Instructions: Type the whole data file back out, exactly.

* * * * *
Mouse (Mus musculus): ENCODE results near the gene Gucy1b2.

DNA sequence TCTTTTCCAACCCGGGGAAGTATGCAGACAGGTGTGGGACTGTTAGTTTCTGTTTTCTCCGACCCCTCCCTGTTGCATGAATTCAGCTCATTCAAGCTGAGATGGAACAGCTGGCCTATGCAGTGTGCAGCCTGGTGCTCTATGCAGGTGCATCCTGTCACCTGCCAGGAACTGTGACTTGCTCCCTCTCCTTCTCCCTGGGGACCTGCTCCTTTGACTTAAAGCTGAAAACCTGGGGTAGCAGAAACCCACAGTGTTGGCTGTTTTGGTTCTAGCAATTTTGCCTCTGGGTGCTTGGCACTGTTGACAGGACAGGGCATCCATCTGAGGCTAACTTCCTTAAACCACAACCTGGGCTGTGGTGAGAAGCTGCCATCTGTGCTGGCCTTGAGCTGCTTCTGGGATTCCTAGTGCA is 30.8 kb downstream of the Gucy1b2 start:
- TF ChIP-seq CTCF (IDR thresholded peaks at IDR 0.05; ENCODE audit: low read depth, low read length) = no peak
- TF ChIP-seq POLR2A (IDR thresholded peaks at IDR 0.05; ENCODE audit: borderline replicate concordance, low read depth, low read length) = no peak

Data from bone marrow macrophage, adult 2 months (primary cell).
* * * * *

Mouse (Mus musculus): ENCODE results near the gene Gucy1b2.

DNA sequence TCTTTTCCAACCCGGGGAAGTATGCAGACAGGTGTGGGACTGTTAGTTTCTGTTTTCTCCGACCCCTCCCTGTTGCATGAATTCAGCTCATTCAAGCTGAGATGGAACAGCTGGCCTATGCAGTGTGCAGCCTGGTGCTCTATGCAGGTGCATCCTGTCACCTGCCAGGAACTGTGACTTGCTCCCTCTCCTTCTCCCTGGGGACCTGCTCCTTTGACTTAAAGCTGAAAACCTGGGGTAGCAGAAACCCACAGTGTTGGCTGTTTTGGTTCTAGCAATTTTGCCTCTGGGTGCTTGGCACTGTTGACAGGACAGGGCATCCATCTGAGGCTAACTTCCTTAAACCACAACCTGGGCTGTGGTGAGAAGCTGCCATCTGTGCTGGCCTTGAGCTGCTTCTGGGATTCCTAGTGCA is 30.8 kb downstream of the Gucy1b2 start:
- TF ChIP-seq CTCF (IDR thresholded peaks at IDR 0.05; ENCODE audit: low read depth, low read length) = no peak
- TF ChIP-seq POLR2A (IDR thresholded peaks at IDR 0.05; ENCODE audit: borderline replicate concordance, low read depth, low read length) = no peak

Data from bone marrow macrophage, adult 2 months (primary cell).